Repression in Saudi Arabia in full force
Saudi Arabia’s human rights record continues to be scandalous in reports from different human rights organizations.
1- According to Human Rights Watch, Saudi Arabia's repression of dissidents, human rights activists, and independent critics remains in full force despite the release of some prominent activists earlier this year. The sentencing of three men in March and April to lengthy prison terms on charges related to their peaceful dissent and expression underscores the authorities’ continued campaign of repression.
Amongst those to be sentenced over the past few months was Abdulrahman Al-Sadhan, a former Saudi Red Crescent employee. The aid worker was sentenced to 20 years in prison, followed by a 20-year travel ban, on charges related to his peaceful expression of dissent in the Kingdom. The authorities held him incommunicado with no contact with the outside world for nearly two years before allowing one brief phone call to his family in February 2020.
2- On April 20, the same court sentenced a human rights activist Mohammed al-Rabiah to six years in prison on a host of vague and spurious charges related to his activism. Sources close to both cases say that Saudi authorities tortured them in detention and compelled them to sign false confessions. Saudi authorities arrested al-Rabiah, a published author, in May 2018 alongside over a dozen prominent women’s rights activists. The authorities held him arbitrarily for nearly three years before bringing charges.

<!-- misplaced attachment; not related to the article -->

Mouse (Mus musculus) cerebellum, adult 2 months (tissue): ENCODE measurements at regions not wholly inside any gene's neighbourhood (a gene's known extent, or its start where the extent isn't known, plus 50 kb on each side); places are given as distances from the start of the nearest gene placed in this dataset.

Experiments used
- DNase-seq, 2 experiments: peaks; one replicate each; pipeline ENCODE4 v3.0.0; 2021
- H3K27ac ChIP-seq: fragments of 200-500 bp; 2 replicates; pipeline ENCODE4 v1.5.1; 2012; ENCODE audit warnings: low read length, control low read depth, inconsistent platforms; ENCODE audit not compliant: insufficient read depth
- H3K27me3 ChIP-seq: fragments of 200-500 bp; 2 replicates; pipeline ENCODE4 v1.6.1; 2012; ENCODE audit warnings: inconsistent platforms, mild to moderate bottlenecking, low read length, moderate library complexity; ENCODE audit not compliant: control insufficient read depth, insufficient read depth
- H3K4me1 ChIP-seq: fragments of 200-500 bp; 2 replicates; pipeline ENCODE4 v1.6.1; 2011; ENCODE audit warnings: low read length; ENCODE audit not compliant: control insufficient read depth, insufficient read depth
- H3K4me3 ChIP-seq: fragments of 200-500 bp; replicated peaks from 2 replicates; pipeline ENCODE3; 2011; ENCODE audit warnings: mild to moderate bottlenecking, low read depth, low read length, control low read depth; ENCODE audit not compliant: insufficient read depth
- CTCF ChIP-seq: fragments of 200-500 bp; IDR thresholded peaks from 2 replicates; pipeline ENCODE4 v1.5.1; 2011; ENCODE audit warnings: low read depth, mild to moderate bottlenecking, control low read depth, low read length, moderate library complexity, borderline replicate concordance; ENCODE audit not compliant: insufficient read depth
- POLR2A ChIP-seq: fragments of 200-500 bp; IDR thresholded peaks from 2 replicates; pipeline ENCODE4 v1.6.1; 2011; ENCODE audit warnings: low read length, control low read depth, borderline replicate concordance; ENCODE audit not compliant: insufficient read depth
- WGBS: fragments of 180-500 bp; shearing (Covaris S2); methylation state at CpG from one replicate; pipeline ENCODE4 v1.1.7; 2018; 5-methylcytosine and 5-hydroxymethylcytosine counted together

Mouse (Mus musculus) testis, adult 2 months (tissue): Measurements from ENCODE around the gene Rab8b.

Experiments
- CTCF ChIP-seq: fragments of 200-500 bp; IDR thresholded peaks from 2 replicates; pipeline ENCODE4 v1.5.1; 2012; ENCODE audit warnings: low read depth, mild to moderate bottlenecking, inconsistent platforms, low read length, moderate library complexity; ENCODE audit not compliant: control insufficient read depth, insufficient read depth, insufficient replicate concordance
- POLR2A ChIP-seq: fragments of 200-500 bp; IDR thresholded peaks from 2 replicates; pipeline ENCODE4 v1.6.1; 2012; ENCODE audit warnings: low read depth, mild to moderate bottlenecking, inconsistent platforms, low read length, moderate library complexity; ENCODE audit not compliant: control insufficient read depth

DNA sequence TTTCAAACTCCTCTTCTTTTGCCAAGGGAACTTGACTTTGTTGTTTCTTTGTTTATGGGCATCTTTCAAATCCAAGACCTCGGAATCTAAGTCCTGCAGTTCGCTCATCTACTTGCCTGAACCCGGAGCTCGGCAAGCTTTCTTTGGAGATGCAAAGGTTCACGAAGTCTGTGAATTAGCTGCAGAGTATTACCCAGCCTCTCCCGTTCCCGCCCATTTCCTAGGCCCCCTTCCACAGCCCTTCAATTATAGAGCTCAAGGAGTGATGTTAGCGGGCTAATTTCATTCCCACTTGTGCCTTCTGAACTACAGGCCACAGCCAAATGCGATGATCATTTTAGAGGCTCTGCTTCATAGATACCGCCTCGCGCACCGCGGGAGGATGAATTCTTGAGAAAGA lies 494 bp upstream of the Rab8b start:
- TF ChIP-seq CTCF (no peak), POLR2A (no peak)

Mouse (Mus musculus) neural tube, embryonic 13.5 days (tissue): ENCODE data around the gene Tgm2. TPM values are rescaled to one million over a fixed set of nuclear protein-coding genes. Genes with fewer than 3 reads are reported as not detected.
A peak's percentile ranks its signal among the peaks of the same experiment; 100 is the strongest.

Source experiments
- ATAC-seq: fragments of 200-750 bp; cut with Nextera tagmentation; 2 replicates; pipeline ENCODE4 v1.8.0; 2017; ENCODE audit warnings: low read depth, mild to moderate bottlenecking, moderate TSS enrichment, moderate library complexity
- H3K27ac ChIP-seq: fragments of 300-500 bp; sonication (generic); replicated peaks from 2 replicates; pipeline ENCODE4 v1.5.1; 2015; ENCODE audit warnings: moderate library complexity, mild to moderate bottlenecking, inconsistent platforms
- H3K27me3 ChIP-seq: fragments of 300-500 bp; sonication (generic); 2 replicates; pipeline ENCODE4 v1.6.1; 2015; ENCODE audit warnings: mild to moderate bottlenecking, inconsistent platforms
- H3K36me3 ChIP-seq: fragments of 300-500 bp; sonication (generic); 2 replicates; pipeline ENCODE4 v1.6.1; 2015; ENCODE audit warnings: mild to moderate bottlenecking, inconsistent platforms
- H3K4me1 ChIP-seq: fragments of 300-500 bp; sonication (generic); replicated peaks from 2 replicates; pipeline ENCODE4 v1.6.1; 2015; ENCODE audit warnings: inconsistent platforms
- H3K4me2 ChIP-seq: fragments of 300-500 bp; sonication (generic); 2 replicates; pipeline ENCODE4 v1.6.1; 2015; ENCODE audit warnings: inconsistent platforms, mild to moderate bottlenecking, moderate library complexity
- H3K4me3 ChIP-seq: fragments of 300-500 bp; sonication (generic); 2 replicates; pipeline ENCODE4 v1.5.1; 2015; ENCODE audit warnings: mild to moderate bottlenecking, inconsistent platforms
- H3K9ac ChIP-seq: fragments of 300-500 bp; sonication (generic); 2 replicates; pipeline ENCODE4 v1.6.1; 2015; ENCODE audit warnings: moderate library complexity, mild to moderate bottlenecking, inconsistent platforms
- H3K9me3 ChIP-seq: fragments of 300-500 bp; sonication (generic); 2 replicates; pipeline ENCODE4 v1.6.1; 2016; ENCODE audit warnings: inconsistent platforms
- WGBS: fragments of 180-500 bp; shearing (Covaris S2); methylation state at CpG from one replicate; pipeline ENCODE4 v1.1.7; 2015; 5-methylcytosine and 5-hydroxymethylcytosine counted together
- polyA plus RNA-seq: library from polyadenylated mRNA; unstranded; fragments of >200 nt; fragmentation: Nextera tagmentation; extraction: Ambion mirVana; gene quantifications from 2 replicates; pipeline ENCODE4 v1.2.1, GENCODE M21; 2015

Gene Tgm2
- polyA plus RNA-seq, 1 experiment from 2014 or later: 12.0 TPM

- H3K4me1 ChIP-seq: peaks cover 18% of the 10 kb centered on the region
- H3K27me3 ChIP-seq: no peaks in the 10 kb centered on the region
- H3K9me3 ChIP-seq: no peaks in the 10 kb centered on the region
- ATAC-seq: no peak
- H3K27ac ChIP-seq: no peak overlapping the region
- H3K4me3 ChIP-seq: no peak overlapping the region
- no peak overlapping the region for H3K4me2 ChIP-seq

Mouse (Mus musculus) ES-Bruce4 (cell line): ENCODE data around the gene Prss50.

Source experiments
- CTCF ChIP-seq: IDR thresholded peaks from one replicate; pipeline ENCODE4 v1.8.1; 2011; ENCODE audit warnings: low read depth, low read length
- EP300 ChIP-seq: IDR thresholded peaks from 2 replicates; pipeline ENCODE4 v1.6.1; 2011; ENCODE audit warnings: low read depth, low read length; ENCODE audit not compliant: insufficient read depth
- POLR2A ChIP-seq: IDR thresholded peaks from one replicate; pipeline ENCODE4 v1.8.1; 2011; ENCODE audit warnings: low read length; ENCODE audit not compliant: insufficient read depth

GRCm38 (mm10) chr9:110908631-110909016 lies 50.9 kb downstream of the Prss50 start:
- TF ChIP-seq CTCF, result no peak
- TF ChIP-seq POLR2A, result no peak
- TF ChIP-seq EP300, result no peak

The charges included vague accusations that do not resemble actual crimes, such as “signing [a statement] seeking to shake the social fabric and weaken national and societal cohesion,” “communicating and meeting with another to harm the security and stability of the nation” His sentencing followed a one-month trial in the Specialized Criminal Court. The prosecution had sought a maximum 25-year sentence.
“Saudi Arabia’s release of several prominent activists does not signal a softening of repression when the country’s terrorism court is spitting out 20-year sentences for peaceful criticism,” said Michael Page, deputy Middle East director at Human Rights Watch. “The Saudi authorities may have let a few people out to lessen the international pressure, but their attitude toward dissidents remains the same.” “Saudi Arabia cannot rehabilitate its international image so long as it harasses, arrests, and tortures its critics into submission or makes them flee abroad,” said Page.
3- According to another report, the Saudi Arabian government is perhaps the best known in the world for targeting its nationals abroad. Khashoggi’s killing was not an isolated event, but rather the outcome of an increasingly physical, targeted campaign against critics and former insiders, including members of the royal family, that has rapidly escalated since Crown Prince Mohammed bin Salman began his rise to power in 2015. This campaign has included extensive use of spyware, proxy punishment, detentions, assaults, and renditions in countries spanning the Middle East, Europe, North America, and Asia. The Saudi Arabian government’s transnational repression campaign also includes a uniquely gendered aspect; women fleeing gender-based repression in the country face characteristic transnational repression efforts from the state.